Marshaling the courage to look at those bodies prepared Susie to mourn her own passing. In tracing the line connecting their rotting bodies to their Murderer, she’d come to a deeper understanding of how she herself came to die. When that moment arrived, Susie would be ready to witness the Murderer’s ritual: sitting prayerfully in front of a locked Vault, gazing intently, remembering …

It was a different kind of polarity that he worshipped, holding on, relentlessly.
Leaving him forever incomplete.

The Tree of Life

Once the polar logic of the Murderer had been pierced – once she recognized how her death was bound to his sterile yearning – that’s when Susie suddenly found herself standing before the Tree of Life. It’s almost as if she’d crossed a threshold and passed through a veil hiding something that was always there.

For in returning to the house of her Murderer, Susie finally understood the history of yearning, its relation to the elements, and how its focus – on the Other – distracted from the truth of its origin: how, during the course of creation, the force of fire was followed by the introduction of the moon (unconsciousness) which in turn produced its opposite, the sun.

Under the Tree, Susie reunited with Holly, overjoyed that her traveling companion wasn’t actually dead. And as she turned to the horizon, she witnessed other members of her sisterhood emerging from marshy waters just like those where she once drowned. Each of them at different stages of emergence, but all of them working towards the same goal.

This is the other, more uplifting side of the sisterhood, not visible to Susie before. Their deaths were but a prelude to the work of redemption, the work of reclaiming what was hidden but not lost. When viewed from this new perspective, the face of the broken took on a new meaning, as each struggled to come to terms with life’s tragedies by making the steps of human evolution their own.

When Susie Returns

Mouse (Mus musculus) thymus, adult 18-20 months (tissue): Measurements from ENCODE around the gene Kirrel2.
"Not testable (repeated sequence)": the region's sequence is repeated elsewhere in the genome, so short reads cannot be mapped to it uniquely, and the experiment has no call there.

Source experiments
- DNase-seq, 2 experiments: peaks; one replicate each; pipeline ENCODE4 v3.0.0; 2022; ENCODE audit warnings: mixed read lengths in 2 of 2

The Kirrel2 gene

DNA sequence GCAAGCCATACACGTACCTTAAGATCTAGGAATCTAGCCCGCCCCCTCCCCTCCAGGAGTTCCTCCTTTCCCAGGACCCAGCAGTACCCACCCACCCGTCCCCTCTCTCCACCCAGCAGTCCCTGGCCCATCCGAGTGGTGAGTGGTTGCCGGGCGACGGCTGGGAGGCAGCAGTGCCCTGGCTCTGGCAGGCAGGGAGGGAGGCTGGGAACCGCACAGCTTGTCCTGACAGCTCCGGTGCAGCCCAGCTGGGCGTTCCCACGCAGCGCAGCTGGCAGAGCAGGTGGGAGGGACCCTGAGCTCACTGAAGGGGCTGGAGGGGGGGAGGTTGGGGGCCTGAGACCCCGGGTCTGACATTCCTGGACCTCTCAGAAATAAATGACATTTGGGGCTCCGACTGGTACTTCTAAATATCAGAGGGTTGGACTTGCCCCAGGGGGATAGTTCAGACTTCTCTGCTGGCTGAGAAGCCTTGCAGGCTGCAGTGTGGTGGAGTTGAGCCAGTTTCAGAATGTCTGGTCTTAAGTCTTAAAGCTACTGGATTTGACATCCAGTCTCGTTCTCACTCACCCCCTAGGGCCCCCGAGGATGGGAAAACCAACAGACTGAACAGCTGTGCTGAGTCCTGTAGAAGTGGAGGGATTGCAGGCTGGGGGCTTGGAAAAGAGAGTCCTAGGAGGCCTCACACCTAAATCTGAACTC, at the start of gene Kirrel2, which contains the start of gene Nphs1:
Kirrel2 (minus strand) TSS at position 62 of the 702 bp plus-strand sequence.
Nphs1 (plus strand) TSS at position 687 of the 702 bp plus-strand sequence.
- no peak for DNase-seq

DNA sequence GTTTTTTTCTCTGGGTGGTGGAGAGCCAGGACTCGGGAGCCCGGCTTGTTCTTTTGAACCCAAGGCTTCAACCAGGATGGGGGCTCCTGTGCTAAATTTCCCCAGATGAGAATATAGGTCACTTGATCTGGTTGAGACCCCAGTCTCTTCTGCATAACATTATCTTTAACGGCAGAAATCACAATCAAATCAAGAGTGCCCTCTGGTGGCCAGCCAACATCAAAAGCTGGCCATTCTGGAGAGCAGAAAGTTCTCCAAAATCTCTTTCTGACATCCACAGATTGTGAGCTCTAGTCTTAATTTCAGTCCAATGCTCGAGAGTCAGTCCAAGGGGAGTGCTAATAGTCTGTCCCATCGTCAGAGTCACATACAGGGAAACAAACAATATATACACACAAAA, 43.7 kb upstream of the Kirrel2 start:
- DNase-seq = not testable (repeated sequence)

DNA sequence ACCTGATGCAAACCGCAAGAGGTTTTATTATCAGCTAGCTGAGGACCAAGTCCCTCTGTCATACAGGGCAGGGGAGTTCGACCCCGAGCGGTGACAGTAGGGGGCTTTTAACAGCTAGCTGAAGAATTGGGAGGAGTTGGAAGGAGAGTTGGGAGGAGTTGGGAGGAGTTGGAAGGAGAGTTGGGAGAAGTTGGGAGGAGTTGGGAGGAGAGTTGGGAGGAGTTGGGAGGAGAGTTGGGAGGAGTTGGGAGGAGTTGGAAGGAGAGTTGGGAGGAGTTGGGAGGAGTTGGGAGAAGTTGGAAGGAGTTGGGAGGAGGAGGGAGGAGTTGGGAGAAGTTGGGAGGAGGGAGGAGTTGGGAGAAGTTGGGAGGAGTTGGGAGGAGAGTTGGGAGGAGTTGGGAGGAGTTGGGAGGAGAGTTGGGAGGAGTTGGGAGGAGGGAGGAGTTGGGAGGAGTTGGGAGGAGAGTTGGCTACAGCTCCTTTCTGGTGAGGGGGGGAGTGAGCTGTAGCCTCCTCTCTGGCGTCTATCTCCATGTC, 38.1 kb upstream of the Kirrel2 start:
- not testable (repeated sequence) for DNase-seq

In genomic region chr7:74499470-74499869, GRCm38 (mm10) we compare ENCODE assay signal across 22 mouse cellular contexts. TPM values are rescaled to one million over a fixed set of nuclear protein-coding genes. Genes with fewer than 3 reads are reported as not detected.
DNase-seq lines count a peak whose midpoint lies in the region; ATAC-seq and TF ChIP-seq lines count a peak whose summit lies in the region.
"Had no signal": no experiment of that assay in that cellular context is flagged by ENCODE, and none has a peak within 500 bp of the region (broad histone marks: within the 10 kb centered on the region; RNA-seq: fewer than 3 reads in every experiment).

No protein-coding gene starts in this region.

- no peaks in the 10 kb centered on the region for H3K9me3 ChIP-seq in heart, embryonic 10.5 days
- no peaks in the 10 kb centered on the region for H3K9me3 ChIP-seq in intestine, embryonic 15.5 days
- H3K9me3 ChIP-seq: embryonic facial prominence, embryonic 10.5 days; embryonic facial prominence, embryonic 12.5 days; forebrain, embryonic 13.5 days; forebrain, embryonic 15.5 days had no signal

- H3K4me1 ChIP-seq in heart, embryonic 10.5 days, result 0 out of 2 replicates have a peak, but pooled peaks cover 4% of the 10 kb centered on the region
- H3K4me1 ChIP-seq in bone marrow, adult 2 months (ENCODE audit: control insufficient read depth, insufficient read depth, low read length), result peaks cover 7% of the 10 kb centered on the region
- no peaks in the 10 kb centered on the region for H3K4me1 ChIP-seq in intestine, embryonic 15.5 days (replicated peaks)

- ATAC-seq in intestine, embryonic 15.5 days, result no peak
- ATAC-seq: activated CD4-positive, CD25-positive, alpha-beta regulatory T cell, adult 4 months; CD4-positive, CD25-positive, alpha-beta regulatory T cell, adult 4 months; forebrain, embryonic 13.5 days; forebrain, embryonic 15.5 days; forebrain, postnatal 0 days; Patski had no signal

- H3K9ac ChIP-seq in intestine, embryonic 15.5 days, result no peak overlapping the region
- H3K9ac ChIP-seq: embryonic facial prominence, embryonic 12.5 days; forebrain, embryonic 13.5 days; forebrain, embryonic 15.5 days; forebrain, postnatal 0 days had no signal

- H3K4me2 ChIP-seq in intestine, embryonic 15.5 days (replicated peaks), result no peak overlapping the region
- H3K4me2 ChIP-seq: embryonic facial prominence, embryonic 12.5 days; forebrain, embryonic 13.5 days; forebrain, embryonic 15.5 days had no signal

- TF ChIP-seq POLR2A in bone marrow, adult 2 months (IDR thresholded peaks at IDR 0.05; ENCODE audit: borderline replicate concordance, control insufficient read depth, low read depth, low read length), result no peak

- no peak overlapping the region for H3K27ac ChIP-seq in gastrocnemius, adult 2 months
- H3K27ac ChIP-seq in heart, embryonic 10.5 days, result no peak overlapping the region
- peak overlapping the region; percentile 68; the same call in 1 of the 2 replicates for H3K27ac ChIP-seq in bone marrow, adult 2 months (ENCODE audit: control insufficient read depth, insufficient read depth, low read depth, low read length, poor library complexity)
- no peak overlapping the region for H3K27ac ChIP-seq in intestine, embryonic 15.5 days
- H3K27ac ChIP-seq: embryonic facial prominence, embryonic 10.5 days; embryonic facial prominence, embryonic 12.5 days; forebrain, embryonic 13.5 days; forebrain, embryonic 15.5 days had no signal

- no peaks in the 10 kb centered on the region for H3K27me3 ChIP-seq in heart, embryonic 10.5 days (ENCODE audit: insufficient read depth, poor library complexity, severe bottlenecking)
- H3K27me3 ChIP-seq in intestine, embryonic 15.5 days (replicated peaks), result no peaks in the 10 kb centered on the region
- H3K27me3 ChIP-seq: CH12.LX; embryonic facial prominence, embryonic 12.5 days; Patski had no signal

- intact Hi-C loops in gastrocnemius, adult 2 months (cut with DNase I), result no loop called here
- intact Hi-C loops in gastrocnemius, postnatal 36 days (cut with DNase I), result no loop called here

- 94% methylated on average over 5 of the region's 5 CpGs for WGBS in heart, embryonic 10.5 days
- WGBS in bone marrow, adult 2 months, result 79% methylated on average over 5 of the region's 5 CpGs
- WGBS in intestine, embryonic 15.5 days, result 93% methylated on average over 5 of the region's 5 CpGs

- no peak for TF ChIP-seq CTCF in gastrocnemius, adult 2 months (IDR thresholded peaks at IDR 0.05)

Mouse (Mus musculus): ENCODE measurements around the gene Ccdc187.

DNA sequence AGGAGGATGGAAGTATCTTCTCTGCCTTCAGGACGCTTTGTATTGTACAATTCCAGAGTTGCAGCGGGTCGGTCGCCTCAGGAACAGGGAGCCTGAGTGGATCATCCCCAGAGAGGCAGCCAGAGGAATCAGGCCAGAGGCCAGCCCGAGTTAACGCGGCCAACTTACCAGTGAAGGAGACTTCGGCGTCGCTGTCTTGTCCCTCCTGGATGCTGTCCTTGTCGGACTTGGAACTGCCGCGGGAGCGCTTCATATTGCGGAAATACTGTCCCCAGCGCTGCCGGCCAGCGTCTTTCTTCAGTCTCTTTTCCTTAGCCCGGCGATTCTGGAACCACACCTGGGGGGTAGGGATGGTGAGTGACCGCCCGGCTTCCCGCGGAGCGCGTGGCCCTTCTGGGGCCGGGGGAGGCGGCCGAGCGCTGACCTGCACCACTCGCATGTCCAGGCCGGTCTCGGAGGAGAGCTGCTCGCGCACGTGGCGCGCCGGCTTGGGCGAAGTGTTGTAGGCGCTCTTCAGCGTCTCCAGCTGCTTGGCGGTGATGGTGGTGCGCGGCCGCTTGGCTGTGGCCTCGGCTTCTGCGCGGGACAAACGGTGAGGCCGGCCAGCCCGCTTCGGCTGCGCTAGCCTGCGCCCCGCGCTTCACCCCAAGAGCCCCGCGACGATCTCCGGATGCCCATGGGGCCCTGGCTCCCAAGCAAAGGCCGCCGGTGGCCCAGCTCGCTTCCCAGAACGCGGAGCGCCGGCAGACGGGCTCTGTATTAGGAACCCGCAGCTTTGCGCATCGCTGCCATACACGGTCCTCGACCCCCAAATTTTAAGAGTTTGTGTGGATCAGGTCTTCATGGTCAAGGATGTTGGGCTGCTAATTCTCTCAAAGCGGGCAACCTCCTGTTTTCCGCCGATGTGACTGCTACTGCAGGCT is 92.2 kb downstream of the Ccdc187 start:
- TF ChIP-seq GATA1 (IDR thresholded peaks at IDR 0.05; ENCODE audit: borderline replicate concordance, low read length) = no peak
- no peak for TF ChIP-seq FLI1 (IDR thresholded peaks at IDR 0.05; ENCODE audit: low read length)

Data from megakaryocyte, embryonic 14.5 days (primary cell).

Since they’re different sides of the same person, Susie’s insight would transform Ruth. That’s when she saw the face of Susie’s Murderer, disposing of the Vault in which her dead body was locked. Until then, this had eluded her, a truth he was committed to keep a secret, hidden from the light of day.

But Susie provided another source of verification, confronting the Murderer in her mind and coming to terms with his role in her death. When this was completed, that’s when Susie was ready to return to Ruth’s body, her original and only home.

Until then, Ruth was shrouded in black, as if she were in perpetual mourning. Until this moment, she’d kept Ray at a distance since steeling herself had become her second-nature, producing an artificial second skin.

In other words, Susie’s re-appearance marked the return of emotion since it was no longer too dangerous to allow herself to feel. For once death has been confronted, no longer is it necessary to protect against a broken heart: no longer does it feel like the earth is shattering; no longer does it feel like it’s just too much.

That’s when she calls out to Ray. Not out of weakness or fear, but because her commitment to healing had finally reached fruition. Now, at that singular moment, she was finally ready to feel again, with him.


Note: Since this film is primarily about Susie and Ruth, we learn very little about Ray and his transformation. For those interested in what a film about “his” experience might be like, you might wish to see Eden Log or Dante 01.

Both bear interesting connections to the tale of Persephone. In the first, we witness the protagonist frantically trying to escape the bowels of the earth until, finally, he reaches the Tree of Life. In the second, Persephone takes the form of a research scientist, recruiting subjects to help understand – and reverse – the fires threatening to destroy planet Earth.

~ by mistified on November 10, 2013.